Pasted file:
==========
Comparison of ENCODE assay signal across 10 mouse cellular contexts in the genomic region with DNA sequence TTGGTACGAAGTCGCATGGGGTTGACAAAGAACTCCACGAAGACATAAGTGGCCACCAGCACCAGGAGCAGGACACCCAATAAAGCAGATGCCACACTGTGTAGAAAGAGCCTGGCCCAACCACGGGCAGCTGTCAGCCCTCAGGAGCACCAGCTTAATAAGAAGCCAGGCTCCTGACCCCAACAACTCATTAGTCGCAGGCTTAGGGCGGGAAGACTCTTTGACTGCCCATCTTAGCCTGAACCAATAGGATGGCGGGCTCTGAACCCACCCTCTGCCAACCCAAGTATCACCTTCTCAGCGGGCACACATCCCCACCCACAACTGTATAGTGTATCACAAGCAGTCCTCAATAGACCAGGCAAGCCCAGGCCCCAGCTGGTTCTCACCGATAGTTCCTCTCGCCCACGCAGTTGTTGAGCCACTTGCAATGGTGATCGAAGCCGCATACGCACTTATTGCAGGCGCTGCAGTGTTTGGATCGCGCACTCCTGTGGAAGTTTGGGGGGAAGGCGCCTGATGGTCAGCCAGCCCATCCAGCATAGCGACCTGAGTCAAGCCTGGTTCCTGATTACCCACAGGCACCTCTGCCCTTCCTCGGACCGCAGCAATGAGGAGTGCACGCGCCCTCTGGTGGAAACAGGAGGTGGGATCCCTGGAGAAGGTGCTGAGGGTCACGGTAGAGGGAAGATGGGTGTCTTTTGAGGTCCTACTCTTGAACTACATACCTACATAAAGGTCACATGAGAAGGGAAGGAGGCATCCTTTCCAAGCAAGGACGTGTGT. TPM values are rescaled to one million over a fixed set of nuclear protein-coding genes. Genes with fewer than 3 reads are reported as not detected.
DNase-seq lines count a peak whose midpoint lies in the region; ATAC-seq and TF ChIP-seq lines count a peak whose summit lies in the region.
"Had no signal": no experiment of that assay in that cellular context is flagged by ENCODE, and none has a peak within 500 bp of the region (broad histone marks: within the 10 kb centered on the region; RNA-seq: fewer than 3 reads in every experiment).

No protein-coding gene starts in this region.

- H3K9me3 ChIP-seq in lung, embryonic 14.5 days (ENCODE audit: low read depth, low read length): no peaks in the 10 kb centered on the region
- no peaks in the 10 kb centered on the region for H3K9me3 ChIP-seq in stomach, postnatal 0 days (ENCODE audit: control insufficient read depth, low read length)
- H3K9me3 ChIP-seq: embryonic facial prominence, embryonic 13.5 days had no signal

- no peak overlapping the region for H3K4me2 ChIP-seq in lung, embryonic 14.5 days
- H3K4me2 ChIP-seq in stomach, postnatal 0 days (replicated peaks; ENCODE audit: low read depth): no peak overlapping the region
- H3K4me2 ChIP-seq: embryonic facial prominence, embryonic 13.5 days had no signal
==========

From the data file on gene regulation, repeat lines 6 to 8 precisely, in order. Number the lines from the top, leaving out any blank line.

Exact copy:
- no peaks in the 10 kb centered on the region for H3K9me3 ChIP-seq in stomach, postnatal 0 days (ENCODE audit: control insufficient read depth, low read length)
- H3K9me3 ChIP-seq: embryonic facial prominence, embryonic 13.5 days had no signal

- no peak overlapping the region for H3K4me2 ChIP-seq in lung, embryonic 14.5 days